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PostPosted: Thu Dec 02, 2010 8:26 pm 
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Hmmm, I just looked in my Chiltons manual and it said to measure the gap between the cam and the rocker arms also. Does it really matter? I figure wether you measure it at the valve stem or the cam side, the rocker arm will tilt in the opposite direction making the gap the same from either side? I dunno, just trying to think it through, :lol: . I'd think it would be hard to stick the feeler gauge in between the cam and the rockers; there's not much space to work with; haven't tried it yet though.

What do you guys think? 8O

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PostPosted: Thu Dec 02, 2010 10:11 pm 
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just worry about the stem clearances. the cam to arm clearance isn't important. just get that adjusted and get on the road!

btw, how is it running right now?

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PostPosted: Thu Dec 02, 2010 11:02 pm 
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Mmmmm, its running like crud honestly. :( I haven't done any work done on it since I got it all back together (finals week next week, ugh...), and I still need to buy that plastic piece where the vacuum lines hook up for the emissions system. I also need to adjust the valves, check ignition timing, do a post-rebuild compression test, fix the coolant leak, screw the hot air transfer tube back into the header so it won't sound like crap (its awful :roll: ), get an alignment so the steering wheel isn't cockeyed when going straight, and etc., etc.

So I've got some work to do yet, but the good is its not smoking anymore!!!!!! :ebiggrin Its not leaking coolant from the head gasket, it runs and I can drive it (just it dies when I let off the gas; it wont idle when hot), the engine looks way better and its all clean!! lol :lol: So I just gotta get some tuning work done on it and it should run great, I hope.

Again, any ideas what this thing is? I broke the two vacuum hose connecters off while cleaning the intake manifold, and I need to know what it is before I can order it, lol.


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PostPosted: Fri Dec 03, 2010 5:17 pm 
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I think that stops the EGR from working until the eng. warms up. That is a temp/vac. switch. Proper name.... IDK.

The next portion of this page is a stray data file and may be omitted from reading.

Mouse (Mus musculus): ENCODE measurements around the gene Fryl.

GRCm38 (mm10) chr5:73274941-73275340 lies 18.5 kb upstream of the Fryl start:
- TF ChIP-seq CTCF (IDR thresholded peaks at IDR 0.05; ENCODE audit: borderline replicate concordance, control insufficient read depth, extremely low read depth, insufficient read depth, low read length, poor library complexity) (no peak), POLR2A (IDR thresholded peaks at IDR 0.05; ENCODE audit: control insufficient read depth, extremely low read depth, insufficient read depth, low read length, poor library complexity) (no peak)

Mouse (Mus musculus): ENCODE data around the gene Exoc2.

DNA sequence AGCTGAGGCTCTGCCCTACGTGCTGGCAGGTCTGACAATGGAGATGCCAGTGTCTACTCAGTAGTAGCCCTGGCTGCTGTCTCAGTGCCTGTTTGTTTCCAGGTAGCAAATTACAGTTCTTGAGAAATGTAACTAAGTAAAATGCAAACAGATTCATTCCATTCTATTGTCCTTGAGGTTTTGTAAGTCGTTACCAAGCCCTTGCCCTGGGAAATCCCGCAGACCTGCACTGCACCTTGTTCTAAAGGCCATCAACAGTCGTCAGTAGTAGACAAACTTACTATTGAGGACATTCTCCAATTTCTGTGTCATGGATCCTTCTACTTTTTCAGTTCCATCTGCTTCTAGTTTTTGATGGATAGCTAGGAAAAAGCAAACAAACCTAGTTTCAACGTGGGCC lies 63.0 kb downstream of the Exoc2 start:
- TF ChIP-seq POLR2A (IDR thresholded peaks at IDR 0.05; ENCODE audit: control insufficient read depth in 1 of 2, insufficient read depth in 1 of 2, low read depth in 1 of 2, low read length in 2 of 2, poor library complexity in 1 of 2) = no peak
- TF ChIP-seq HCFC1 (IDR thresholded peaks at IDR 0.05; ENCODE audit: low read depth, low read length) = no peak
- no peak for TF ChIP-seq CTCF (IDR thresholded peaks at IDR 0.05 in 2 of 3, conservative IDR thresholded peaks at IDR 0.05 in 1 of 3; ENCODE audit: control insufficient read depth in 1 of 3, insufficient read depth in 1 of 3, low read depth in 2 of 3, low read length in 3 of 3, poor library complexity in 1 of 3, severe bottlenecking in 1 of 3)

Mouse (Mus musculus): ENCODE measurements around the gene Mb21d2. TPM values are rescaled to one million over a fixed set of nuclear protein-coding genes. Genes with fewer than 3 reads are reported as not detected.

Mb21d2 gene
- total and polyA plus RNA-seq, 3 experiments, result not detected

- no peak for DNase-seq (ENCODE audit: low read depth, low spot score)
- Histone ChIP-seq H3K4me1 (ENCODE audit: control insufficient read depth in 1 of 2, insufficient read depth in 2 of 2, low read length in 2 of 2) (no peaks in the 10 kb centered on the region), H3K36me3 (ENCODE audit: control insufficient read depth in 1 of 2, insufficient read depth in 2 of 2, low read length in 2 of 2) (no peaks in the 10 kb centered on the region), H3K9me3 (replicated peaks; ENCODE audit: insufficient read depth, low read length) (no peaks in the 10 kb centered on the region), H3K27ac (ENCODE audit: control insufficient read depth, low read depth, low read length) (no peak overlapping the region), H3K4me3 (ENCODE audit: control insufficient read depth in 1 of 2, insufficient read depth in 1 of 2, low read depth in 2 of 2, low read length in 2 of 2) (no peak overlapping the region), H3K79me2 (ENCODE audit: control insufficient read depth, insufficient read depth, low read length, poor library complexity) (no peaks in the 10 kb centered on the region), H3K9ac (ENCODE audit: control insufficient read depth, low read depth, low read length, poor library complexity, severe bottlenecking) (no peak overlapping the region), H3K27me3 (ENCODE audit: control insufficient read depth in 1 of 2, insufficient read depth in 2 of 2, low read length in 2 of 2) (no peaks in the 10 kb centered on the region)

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PostPosted: Fri Dec 03, 2010 9:07 pm 
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Hmm, that would make sense. It seems to run alot better when its cold. It idles a bit high, but at least it doesn't die like it does when its hot, lol. I guess I'll tell the guy at Advanced Auto Parts that its a temp/vacuum switch thing; I'll bring in a pic of it too to see if it helps any. Thanks man. :ebiggrin

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PostPosted: Tue Dec 07, 2010 11:31 pm 
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an alternate view of the Emission system hoses

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PostPosted: Thu Dec 09, 2010 2:23 am 
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Thermal Vacuum Valve, thats it!!!! The guy at Napa said it was supposedly a ported vacuum switch, but thats definitely it in the pic.

I removed the thermal vacuum valve today (careful if u ever do that, half my coolant poured out after taking it out), plugged the leak in the coolant system (loose hose clamp at "T" connecter under intake manifold), and checked the valve gaps (all seemed ok actually, is this normal after a rebuild? a couple were a little tight on intake side, but that was about it). I also replaced some of the vacuum hoses that didn't fit snugly. I drove it around a bit before taking out the vacuum valve, and it definitely runs better now. It still has an exhaust leak at the header from the hot-air transfer tube, and I need to somehow find a replacement thermal vacuum valve, but its definitely coming together!! :ebiggrin

I'll let u guys know when it FINALLY is running perfect. Thanks again, I'm glad u had that diagram Figuarus, :ebiggrin.

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PostPosted: Thu Dec 09, 2010 7:46 am 
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no prob.

when you adjusted the valves, did you make sure the lobe of the cam was pointing straight down?

this is the most accurate way of doing the adjustment.

once the lobe is pointing down, the rocker arm will have some play. make sure it's within spec. .006 on intake, and .010 on the exhaust side.

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PostPosted: Sat Dec 18, 2010 12:54 am 
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Hey guys,

So I got some good news and some VERY bad news. :esad